Cam Newton Walks Out Of Presser After Losing SB50

The Carolina Panthers had a rough night Sunday, and after Super Bowl 50, quarterback Cam Newton stormed out of a press conference after answering almost no questions at all. Well, maybe "stormed out" is a bit of an overstatement, as Newton was pretty calm when he stood up and walked away from the press. Still, he was visibly unhappy, and that's understandable — losing the Super Bowl must be an unpleasant experience, and for the athletes who've lost, post-game press conferences are an utter waste of time.

The post-game presser lasted about two and a half minutes, and Newton spent most of it looking miserable and staying silent. He ignored several of the questions posed at him, and the answers he did give were curt and to the point. "They just played better than us," he said at one point. "I don't know what you want me to say." Eventually, he just got up and left.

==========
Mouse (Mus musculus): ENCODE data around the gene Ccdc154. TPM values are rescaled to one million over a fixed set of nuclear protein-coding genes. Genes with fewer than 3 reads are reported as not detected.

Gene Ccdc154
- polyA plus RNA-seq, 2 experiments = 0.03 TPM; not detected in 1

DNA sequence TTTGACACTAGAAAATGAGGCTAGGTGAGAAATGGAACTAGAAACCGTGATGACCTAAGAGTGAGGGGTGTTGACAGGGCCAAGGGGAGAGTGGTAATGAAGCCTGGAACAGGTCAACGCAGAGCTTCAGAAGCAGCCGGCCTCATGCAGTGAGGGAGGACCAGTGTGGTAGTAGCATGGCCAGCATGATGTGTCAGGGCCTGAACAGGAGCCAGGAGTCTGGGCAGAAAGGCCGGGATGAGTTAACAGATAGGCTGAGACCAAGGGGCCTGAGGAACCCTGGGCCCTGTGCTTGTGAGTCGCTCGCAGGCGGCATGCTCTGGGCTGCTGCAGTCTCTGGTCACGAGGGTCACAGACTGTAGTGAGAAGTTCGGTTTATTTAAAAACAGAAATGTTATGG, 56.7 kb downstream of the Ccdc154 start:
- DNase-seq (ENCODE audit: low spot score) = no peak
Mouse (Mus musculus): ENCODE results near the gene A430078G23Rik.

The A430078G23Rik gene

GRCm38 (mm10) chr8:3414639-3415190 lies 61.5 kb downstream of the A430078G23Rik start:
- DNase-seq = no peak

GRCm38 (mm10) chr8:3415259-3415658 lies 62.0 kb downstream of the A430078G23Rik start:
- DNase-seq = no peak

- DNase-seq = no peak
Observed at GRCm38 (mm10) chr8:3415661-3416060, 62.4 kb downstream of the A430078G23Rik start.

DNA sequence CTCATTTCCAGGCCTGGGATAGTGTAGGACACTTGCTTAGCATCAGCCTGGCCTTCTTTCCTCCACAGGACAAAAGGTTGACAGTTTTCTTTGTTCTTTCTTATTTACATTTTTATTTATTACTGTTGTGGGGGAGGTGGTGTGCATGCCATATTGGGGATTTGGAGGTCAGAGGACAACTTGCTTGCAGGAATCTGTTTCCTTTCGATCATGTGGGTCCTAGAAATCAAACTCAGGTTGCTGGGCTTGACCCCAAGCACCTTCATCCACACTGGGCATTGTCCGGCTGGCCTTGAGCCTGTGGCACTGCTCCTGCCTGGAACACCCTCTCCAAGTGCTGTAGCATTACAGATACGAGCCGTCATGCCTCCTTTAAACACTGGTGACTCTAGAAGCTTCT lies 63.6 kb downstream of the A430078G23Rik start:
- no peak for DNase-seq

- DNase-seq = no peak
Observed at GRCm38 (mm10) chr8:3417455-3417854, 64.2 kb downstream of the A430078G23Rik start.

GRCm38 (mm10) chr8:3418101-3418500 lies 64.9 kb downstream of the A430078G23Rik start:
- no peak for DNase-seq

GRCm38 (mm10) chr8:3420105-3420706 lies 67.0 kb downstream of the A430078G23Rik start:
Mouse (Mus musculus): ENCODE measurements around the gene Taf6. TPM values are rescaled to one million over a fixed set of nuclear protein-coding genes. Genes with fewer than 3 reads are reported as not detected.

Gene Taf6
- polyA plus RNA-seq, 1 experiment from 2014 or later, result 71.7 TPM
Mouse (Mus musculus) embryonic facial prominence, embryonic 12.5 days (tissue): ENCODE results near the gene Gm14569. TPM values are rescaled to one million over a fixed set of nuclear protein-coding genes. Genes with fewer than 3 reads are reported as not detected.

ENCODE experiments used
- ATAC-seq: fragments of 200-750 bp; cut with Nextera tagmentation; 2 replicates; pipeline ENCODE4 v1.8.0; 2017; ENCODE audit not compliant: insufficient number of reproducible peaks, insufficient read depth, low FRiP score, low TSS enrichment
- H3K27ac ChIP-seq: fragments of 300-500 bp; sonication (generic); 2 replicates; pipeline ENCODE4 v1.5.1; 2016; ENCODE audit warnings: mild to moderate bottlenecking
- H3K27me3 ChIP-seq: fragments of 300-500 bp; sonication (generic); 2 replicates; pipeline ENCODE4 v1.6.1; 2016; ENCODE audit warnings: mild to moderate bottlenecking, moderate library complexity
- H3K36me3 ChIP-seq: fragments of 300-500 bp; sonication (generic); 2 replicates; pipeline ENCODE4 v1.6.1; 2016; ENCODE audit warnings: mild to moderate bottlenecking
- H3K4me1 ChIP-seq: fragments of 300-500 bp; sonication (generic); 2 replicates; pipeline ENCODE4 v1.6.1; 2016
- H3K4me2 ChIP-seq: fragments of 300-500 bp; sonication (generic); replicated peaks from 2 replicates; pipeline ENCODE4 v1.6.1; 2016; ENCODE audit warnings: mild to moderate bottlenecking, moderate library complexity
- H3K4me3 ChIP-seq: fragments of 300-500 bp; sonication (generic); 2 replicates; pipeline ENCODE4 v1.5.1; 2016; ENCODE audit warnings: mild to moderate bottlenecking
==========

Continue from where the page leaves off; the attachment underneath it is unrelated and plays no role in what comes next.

Some people disparaged Newton's conduct, suggesting that he was somehow unsportsmanlike or ungracious. One of the haters was actor Rob Lowe, who sarcastically commended Newton for being "classy" and setting "an example for the kids." But that's nonsense. At the end of the day, participating in a post-game press conference after losing a big game is nothing more than an exercise in masochism, and Newton's irritation with the ritual is completely justified.

The problem with these events is that the athletes in question are rarely asked any questions of substance. More often than not, the press's inquiries boil down to some variant of, "So, you're probably unhappy that you lost, huh?" That was indeed the case on Sunday — the last words spoken by a reporter before Newton walked off the stage was, "It's gotta be pretty tough for everybody in the locker room."

You'll notice that this isn't even a question. It's essentially a request that Newton bask in his own defeat, and there's nothing to be gained from that. While there isn't anything wrong with asking an athlete to analyze their performance at a game, expecting them to sit through a substance-less grilling about their sub-par performance doesn't serve anybody. Newton was right to eschew that tradition, because at the end of the day, it's a pointless one.

Check out the full interview below.